Pudendal Neuralgia (pain or numbness in the pelvis or genitals)

Pudendal Neuralgia is inflammation (or damage) to the pudendal nerve. This nerve lies deep within the pelvis, passing through the pelvic floor muscles, giving sensation and movement signals to the muscles of the pelvis and external genitalia. Damage to this nerve can happen during birth due to it’s location. Symptoms will usually settle after a few months but can continue more long term depending on the damage that occurred. 

Important note:

Any pins and needles, numbness or dysfunction in the genital area, including signs of incontinence, must be reported to your healthcare provider immediately and before trying any of the below treatments. Cauda equina syndrome is a medical emergency and can present in a similar way to pudendal neuralgia (see symptoms below).

Pudendal neuralgia can only be diagnosed by a healthcare professional and usually involves a physical examination, MRI scan and / or nerve tests.

Symptoms of pudendal neuralgia:

  • You might feel a burning, crushing, shooting or prickling sensation in the pelvis or genitals
  • Symptoms are likely to be worse when sitting and better once standing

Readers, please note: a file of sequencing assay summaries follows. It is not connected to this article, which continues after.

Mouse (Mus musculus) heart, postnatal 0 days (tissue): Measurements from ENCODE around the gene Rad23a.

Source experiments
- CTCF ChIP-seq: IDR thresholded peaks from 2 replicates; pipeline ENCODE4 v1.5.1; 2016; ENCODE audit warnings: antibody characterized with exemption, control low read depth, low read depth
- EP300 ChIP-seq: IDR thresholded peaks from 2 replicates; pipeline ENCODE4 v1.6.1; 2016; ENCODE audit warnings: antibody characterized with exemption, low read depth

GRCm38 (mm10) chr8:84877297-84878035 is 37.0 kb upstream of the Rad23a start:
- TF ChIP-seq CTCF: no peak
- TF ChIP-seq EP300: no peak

• Numbness / pins and needles in the pelvic or genital regions
  • increased sensitivity to pain, you may find just a light touch or wearing clothes uncomfortable
  • increased sensitivity to pain, you may find just a light touch or wearing clothes uncomfortable
  • Sudden urge to go to the toilet or going more frequently
  • Pain during sex

Causes of pudendal neuralgia:

  • Child birth
  • Previous history of trauma to the pelvis
  • Prolonged sitting, with or without trauma, i.e. cycling & horse riding can cause damage over many years and pregnancy / birth can exacerbate the symptoms / damage.
  • Prolonged constipation
  • A growth in the pelvic region that is pressing on the nerve


Here is what the evidence says about the treatment options for pudendal neuralgia:


Avoidance – avoiding things that make the pain worse, such as cycling, constipation or horse riding, can help reduce the symptoms. Prolonged sitting is often hard to avoid, try a stand-up desk if your job is desk-based or try a doughnut cushion to relieve the pressure on the nerve.

Doughnut cushions – a lot of studies have been carried out in order to check the effects of doughnut cushions on pressure relief. The studies are always in their favour, so if pain is your main issue then something like this might help to take some of the pressure off the affected area. Various types of cushions are on the market, have a look at our Top 5 pressure relief cushions HERE.